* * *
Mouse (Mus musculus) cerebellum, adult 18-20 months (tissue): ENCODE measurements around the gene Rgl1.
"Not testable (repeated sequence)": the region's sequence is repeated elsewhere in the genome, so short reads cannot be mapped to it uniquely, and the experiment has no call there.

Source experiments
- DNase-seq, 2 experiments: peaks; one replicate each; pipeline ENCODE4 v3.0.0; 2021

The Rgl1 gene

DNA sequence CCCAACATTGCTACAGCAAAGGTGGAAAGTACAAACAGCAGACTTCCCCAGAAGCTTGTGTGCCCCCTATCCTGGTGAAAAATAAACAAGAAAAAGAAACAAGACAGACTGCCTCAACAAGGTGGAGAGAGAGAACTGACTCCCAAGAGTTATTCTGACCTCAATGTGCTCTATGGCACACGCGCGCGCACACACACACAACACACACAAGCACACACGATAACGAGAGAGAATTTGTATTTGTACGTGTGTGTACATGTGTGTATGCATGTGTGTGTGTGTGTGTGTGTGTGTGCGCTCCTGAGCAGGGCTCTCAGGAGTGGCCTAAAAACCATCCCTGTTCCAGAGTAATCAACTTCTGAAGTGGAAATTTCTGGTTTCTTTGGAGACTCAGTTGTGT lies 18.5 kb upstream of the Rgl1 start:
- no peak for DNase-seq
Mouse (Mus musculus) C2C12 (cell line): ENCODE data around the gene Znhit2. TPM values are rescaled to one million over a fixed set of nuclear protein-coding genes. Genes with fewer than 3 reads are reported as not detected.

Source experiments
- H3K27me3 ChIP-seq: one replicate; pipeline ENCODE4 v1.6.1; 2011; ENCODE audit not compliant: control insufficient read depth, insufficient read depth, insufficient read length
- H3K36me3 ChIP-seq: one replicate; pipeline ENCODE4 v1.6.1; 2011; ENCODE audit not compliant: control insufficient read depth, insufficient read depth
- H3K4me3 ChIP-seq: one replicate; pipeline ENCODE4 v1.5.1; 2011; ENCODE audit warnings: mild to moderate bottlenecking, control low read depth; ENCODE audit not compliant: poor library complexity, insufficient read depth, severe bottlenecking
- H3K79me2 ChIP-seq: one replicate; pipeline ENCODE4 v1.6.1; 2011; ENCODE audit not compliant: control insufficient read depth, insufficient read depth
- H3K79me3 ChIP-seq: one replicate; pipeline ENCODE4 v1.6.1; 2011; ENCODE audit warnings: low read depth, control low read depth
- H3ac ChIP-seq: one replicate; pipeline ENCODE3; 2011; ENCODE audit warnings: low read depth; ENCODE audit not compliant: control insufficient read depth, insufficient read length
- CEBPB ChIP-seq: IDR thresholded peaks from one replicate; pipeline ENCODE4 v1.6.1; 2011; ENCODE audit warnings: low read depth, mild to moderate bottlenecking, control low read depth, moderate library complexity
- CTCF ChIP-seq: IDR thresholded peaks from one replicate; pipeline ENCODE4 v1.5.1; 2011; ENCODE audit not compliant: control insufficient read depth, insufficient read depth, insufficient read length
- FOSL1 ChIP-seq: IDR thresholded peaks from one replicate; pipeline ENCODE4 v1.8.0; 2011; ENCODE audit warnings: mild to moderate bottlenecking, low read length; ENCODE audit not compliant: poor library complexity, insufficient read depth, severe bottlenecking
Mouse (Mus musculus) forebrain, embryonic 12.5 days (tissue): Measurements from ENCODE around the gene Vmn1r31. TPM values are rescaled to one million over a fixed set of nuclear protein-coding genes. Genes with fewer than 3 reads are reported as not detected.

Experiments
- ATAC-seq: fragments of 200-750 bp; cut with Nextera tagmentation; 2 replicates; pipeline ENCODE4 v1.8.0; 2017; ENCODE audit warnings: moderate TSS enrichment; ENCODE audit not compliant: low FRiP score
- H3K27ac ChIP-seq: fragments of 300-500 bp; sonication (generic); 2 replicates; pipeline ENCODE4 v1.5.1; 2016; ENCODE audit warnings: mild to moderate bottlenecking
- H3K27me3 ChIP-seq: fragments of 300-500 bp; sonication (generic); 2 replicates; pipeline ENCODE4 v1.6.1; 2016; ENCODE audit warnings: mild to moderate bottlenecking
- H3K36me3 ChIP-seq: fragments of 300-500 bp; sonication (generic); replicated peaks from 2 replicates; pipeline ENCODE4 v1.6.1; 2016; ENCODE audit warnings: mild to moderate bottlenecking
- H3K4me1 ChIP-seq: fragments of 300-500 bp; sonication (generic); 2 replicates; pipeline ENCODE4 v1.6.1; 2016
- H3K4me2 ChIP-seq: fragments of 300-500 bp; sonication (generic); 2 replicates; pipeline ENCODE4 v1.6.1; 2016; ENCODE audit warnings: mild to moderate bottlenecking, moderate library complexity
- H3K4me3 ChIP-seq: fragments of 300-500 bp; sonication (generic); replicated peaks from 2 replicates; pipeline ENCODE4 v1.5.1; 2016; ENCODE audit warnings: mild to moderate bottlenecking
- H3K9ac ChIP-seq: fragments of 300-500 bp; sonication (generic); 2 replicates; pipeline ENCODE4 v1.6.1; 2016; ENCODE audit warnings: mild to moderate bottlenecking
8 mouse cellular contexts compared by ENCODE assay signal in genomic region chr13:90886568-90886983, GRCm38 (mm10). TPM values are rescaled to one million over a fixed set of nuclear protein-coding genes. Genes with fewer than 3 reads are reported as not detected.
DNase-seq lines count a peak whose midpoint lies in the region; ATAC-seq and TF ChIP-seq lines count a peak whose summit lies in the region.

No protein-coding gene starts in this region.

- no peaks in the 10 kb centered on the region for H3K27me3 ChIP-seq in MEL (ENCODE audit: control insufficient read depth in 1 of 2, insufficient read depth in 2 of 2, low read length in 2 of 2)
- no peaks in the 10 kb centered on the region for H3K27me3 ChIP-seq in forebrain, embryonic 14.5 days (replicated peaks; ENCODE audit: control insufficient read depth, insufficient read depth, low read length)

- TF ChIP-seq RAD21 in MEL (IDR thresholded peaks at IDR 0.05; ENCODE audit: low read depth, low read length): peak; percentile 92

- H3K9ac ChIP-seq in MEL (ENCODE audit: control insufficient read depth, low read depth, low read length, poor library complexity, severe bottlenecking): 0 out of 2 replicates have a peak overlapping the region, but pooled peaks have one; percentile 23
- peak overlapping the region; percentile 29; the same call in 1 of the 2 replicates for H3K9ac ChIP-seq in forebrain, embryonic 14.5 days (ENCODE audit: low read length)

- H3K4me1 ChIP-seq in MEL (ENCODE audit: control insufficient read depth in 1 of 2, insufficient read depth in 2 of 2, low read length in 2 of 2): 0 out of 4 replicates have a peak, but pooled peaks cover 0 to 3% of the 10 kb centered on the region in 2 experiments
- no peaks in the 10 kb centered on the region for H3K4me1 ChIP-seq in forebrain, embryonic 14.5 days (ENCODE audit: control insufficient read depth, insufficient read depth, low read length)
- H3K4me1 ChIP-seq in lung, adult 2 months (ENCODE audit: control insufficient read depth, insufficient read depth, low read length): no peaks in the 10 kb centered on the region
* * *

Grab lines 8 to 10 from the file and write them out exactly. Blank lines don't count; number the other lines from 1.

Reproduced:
Mouse (Mus musculus) C2C12 (cell line): ENCODE data around the gene Znhit2. TPM values are rescaled to one million over a fixed set of nuclear protein-coding genes. Genes with fewer than 3 reads are reported as not detected.

Source experiments
- H3K27me3 ChIP-seq: one replicate; pipeline ENCODE4 v1.6.1; 2011; ENCODE audit not compliant: control insufficient read depth, insufficient read depth, insufficient read length